Around the same time, they were alone in the room again when he groped her private parts under her underwear. Taken by surprise and not knowing how to react, she did not say anything and stepped away when he removed his hand.

The pair continued to communicate and met during the June 2011 mid-year holidays.

When the new term started, he told her that their relationship was over and did not make further advances towards her. They stayed in touch when she left the school.

In January 2014, she returned to the school as a relief teacher to teach history for six months — an arrangement he was involved in.

During this period, she began showing signs of an eating disorder. The man accompanied her to Singapore General Hospital where she was referred for treatment.

She stopped contacting him in November 2016 on her psychiatrist's advice.

About two years, she told a friend about what had happened between her and the accused. The matter escalated to the principal who filed a police report on the victim’s behalf.

DPP Ng Jean Ting, who sought at least 12 months’ jail, revealed in court further details of what the victim went through.

DPP Ng said that after the man broke up with the victim, she developed suicidal ideations, feeling like he had “broken her” and she should “disappear and not exist”. Her weight fluctuated significantly due to her eating disorder and she could not concentrate in school.

In 2014, she was formally diagnosed with anorexia and major depressive disorder. She attempted suicide thrice that year and was warded in hospital for 10 days before being referred to a psychiatrist.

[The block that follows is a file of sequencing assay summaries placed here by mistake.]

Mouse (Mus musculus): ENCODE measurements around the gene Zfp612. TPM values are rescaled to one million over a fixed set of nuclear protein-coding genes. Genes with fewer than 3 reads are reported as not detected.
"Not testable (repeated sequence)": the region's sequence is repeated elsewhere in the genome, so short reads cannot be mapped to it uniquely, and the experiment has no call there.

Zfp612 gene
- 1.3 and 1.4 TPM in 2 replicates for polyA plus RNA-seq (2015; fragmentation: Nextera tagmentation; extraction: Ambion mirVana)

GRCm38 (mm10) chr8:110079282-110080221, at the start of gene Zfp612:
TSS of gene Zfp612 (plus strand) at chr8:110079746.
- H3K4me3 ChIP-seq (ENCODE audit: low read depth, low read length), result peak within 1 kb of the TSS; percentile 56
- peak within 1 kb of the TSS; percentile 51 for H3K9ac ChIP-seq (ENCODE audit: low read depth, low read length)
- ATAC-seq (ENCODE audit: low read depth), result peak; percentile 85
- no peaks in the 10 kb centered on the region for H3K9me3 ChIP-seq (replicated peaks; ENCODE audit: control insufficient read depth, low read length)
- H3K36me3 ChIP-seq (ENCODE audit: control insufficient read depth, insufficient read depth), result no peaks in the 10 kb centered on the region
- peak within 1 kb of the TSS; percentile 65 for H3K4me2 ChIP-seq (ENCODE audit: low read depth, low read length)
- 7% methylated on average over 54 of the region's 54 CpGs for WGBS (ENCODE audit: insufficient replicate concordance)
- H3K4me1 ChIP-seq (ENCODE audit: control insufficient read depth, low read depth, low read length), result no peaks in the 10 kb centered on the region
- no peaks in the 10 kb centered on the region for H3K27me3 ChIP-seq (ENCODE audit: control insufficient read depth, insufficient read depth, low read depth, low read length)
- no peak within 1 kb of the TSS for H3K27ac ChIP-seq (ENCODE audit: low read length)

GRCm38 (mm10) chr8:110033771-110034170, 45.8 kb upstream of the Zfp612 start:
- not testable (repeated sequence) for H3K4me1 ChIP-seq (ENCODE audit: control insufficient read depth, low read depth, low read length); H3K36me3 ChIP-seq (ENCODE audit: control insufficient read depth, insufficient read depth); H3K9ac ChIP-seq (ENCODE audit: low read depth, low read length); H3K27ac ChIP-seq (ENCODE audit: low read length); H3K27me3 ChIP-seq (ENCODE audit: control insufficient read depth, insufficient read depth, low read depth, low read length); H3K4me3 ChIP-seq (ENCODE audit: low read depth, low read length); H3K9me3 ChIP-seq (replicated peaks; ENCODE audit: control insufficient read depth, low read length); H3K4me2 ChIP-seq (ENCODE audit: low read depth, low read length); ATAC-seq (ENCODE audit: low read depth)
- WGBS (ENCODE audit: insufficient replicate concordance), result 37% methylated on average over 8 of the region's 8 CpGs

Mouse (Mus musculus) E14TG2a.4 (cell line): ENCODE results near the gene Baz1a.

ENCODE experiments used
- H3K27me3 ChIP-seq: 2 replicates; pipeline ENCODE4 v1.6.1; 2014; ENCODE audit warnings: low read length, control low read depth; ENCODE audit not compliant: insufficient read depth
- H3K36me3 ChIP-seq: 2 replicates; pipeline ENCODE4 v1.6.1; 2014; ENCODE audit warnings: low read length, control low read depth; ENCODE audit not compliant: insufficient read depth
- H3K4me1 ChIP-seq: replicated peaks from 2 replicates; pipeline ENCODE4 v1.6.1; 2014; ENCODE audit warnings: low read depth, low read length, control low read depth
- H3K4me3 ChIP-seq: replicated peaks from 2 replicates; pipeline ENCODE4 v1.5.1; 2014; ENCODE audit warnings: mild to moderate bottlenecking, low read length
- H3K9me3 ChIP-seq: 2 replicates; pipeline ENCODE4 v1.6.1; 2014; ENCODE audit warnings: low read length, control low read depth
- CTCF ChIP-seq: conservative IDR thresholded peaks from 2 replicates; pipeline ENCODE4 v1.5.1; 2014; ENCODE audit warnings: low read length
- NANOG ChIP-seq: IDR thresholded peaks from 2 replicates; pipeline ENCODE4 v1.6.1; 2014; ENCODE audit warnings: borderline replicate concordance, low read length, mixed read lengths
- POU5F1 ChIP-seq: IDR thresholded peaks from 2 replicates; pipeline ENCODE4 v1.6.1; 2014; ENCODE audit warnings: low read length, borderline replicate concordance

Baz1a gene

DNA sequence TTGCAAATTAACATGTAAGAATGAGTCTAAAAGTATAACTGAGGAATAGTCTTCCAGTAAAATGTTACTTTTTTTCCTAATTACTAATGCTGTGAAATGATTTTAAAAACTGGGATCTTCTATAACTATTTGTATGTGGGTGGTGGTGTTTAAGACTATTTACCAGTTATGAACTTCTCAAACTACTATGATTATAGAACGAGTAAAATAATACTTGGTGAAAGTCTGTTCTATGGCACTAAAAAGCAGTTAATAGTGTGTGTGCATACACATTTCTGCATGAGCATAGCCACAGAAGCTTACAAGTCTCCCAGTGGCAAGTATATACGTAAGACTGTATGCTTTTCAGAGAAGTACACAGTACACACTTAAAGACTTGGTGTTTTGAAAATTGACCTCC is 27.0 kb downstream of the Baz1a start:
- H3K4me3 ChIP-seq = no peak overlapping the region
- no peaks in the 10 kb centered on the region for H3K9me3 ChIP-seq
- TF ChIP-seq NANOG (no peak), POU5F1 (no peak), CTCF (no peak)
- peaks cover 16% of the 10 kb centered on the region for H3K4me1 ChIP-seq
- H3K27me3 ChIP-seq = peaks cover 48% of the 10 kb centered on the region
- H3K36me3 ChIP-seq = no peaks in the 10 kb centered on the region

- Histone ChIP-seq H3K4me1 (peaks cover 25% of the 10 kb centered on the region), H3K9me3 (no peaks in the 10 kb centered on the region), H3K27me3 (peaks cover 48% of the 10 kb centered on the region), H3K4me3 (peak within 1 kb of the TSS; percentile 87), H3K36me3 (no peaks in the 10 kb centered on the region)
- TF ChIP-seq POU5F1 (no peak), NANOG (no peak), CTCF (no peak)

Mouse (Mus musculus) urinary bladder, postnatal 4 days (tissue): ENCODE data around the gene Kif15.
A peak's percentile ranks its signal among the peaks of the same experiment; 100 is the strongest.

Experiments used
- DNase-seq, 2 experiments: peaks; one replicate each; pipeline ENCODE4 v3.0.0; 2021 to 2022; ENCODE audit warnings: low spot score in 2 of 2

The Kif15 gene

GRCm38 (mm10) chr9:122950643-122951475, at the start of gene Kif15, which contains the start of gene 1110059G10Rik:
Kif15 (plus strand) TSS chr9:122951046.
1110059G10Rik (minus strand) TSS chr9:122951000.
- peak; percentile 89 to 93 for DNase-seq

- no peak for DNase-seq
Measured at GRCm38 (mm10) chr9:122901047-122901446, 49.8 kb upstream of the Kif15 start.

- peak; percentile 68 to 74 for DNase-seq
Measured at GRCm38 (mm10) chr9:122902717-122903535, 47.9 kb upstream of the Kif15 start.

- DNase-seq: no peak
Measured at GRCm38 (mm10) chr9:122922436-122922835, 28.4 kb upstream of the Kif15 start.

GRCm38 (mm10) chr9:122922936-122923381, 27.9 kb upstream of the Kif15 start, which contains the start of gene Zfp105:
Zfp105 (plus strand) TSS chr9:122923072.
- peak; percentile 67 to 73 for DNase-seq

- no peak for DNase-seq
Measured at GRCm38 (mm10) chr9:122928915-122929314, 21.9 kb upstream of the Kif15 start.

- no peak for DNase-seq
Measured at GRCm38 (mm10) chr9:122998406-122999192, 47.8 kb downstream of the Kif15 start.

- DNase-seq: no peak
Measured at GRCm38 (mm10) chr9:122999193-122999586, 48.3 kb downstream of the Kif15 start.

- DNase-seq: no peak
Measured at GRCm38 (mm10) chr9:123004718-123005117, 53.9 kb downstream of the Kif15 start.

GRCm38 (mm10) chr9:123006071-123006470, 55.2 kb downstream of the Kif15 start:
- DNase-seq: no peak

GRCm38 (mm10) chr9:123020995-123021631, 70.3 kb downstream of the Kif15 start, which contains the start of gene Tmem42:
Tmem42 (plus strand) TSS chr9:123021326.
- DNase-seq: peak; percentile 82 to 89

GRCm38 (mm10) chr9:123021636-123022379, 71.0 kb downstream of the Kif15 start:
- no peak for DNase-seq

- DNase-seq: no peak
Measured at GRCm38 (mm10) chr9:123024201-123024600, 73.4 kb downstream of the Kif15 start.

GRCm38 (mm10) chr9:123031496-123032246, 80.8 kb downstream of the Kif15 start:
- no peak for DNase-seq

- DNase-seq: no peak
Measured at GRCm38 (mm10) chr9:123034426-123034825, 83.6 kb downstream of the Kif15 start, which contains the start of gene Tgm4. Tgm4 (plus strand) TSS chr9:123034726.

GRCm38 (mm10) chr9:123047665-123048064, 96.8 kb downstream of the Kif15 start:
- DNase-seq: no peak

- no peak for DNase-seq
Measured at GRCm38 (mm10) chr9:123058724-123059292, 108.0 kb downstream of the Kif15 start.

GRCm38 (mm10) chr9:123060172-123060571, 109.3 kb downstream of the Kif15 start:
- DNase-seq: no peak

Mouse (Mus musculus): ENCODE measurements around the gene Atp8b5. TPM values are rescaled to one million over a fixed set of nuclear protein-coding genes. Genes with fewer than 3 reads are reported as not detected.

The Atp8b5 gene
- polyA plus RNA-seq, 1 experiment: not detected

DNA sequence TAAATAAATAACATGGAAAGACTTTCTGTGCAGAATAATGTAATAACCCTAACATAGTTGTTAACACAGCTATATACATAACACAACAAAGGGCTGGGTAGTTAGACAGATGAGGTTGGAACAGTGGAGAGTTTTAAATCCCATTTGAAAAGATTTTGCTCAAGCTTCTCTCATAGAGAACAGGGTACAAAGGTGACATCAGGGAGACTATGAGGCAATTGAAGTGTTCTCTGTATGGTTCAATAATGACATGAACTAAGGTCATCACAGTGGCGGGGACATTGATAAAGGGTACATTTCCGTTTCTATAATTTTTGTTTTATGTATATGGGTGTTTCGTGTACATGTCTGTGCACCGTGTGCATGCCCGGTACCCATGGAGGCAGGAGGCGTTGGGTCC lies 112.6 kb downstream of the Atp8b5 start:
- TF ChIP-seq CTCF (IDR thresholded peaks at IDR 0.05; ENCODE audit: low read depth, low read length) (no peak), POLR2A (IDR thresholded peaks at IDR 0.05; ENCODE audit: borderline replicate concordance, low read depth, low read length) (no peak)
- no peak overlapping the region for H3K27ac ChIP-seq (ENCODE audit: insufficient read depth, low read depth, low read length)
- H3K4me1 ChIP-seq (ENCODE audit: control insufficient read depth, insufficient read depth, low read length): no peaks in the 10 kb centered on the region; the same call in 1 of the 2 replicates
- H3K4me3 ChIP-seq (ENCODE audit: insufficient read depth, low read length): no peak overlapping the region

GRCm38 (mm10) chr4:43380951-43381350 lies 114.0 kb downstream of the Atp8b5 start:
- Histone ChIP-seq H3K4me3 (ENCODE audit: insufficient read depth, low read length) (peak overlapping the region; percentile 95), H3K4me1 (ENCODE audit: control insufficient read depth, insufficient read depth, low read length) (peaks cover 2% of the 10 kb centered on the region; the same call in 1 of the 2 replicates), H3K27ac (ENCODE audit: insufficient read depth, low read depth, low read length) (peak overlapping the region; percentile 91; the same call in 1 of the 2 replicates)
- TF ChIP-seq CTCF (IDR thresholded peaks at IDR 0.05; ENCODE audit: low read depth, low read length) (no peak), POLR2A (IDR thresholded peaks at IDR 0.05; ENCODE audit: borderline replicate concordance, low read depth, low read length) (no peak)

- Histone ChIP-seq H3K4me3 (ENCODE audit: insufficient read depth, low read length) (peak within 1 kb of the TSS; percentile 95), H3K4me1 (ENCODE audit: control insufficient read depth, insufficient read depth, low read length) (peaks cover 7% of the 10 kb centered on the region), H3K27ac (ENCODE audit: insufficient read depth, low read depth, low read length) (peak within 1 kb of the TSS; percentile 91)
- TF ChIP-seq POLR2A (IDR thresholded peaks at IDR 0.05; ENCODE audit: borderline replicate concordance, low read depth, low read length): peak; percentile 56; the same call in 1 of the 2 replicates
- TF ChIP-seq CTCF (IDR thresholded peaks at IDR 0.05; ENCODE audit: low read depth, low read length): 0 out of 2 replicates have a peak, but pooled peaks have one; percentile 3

In 2016, she told her psychiatrist that she was distressed about her relationship with the man. She followed her psychiatrist's advice to stop communicating with him.

However, this triggered her suicidal ideations once more. She was warded again for four weeks in October 2017 for electroconvulsive therapy.

She then tragically took her own life in May last year, said DPP Ng. As for the man's bipolar disorder, another psychiatrist found that the mental illness did not have a contributory link to his offences, and he clearly knew what he was doing given that he made his advances only when they were alone in the room.

For each charge of committing an indecent act, he could have been jailed for up to five years or fined up to S$10,000, or punished with both.

Where to get help

― National Care Hotline: 1800-202-6868 ― Fei Yue's Online Counselling Service: eC2.sg website (Mon to Fri, 10am to 12pm, 2pm to 5pm) ― Institute of Mental Health's Mental Health Helpline: 6389-2222 (24 hours) ― Samaritans of Singapore: 1800-221-4444 (24 hours) / 1-767 (24 hours) ― Singapore Association for Mental Health: 1800-283-7019 (Mon to Fri, 9am to 6pm) ― Silver Ribbon Singapore: 6386-1928 / 6509-0271 (Mon to Fri, 9am to 6pm) ― Tinkle Friend: 1800-274-4788 (Mon to Fri, 2.30pm to 5pm) ― Touchline (Counselling): 1800-377-2252 (Mon to Fri, 9am to 6pm) ― TODAY